Fes –> Merzouga —> Erg Chebbie Dunes —> Ouarzazate
Our hostel manager in Fes spoke perfect English and helped us organise our journey into the Sahara desert. Everything was booked and paid for so Adam and I didn’t have to worry about a thing. We caught the overnight bus to Rissani where a four wheel drive was waiting for us when we arrived at 5am. As we sped across the desert towards Merzouga, the town on the edge of the famous Erg Chebbie dunes, the sun began to rise and revealed the most desolate and barren yet beautiful landscape. As the massive dunes began to take shape on the horizon, Adam and I could barely hide our excitement and anticipation for the days ahead.
After spending the day at the hostel catching up on some sleep, eating lunch and looking around we were informed that our camels were ready and that we would soon depart for our first night out in the desert. Adam was given a lesson in tying his headscarf and then we were on our way.
Riding camels across the dunes has to be one of the highlights of our trip so far. When we reached our bedouin tents along with the other travellers who would be camping for the night we all rushed out and explored our surroundings like little kids who were having fun in the snow for the first time.
That night we played cards, ate delicious chicken and vegetable tagine, listened to our hosts play the drums whilst sitting by the fire and smoking strawberry flavoured shisha. The next morning we woke up at dawn. Adam and I were the only ones who made up to the top of the largest dune in the area. From there the views were out of this world. We could see all the way to the Algerian border (closed to Morocco) and panoramic views of the Sahara. In the photo below, you can see two small figures just above our shoes which shows how high we actually were.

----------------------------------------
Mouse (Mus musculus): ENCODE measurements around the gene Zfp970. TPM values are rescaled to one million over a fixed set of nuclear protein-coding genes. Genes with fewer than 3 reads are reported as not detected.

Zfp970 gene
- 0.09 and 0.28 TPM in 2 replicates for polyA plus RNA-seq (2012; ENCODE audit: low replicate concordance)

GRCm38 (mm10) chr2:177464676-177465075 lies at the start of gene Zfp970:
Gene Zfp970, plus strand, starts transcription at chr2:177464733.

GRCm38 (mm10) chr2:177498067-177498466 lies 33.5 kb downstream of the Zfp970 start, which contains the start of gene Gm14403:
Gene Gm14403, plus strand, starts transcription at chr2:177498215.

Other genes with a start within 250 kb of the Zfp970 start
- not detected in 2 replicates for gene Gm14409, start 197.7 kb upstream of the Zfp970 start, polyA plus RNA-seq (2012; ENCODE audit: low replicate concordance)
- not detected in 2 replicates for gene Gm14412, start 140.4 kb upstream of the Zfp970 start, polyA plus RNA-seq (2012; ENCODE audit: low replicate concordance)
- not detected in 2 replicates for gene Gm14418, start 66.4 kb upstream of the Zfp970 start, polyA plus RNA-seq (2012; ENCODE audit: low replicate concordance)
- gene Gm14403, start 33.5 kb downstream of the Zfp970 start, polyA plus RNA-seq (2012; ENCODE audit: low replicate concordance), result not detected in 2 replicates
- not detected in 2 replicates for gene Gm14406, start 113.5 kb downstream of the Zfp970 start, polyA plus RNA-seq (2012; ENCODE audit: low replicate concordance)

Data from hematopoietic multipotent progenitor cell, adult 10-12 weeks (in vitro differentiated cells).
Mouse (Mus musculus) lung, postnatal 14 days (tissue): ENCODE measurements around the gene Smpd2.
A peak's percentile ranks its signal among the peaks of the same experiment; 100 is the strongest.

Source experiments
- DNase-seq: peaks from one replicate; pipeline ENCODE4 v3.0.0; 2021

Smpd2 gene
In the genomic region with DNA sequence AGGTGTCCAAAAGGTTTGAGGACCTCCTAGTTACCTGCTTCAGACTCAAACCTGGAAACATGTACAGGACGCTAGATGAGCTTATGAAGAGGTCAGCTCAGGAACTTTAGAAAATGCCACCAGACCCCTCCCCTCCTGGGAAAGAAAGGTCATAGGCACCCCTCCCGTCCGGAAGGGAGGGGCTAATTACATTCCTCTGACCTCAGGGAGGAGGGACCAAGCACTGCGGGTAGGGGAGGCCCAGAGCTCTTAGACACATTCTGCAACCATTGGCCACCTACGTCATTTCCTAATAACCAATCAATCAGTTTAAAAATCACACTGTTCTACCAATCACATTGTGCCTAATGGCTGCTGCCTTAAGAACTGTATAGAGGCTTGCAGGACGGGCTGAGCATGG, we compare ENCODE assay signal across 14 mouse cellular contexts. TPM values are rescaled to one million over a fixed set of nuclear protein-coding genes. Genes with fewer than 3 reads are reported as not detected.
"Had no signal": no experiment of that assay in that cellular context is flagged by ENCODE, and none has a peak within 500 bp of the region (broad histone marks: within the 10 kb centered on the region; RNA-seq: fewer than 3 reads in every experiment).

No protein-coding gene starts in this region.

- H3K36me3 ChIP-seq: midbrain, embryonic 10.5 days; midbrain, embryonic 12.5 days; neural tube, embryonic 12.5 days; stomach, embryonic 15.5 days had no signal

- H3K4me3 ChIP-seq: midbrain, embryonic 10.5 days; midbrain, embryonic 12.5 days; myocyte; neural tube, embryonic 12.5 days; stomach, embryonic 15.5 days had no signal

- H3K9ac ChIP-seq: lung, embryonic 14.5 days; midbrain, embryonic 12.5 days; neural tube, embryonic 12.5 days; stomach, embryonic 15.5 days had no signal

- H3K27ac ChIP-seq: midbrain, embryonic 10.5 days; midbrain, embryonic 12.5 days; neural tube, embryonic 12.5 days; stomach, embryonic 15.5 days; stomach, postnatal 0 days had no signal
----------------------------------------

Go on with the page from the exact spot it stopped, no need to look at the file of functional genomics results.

We spent the rest of the day walking up and down the dunes, reading our books, sleeping and eating. It was the most blissful day of relaxation. In the afternoon we got back on our camels and trekked further into the desert for our second night.
This time it was just Adam, myself and our guide. All of the other tourists had chosen the ‘one night’ option whereas we had decided to stay with a nomadic Berber family for our second night. This was really special. We were on the camel for another couple of hours before arriving at the family’s house/s.
The mud houses were humbling and the lack of ‘stuff’ was too. There were five children and four adults living in the desert. Adam and I played frisbee with the children and spoke in a mixture of broken English and hand gestures with them whist the adults and our guides cooked dinner. As the sun set it began to rain (a rarity in the desert as you can imagine) and it got very cold, very quickly. The rain didn’t last long but the children were ushered away and Adam and I were left with chatting with our guide while devouring our amazing dinner of vegetables and couscous. There was no risk of being cold that night as the little mud hut we were staying in was surprisingly warm and the camel-hair carpets that were beneath us and covering us ensured that we both had the deepest and warmest sleep we’ve had on this trip.
Lucky because we were up at 5 o’clock the next morning to watch the sunrise from our trusty camels as we made the journey back to our hostel in Merzouga before catching a bus to our next destination, Ouarzazate.
If it wasn’t for the sand that had made its way into every fold of skin, in our eyes, hair, bags, clothes, we might have thought that our trip out to the desert was only a dream.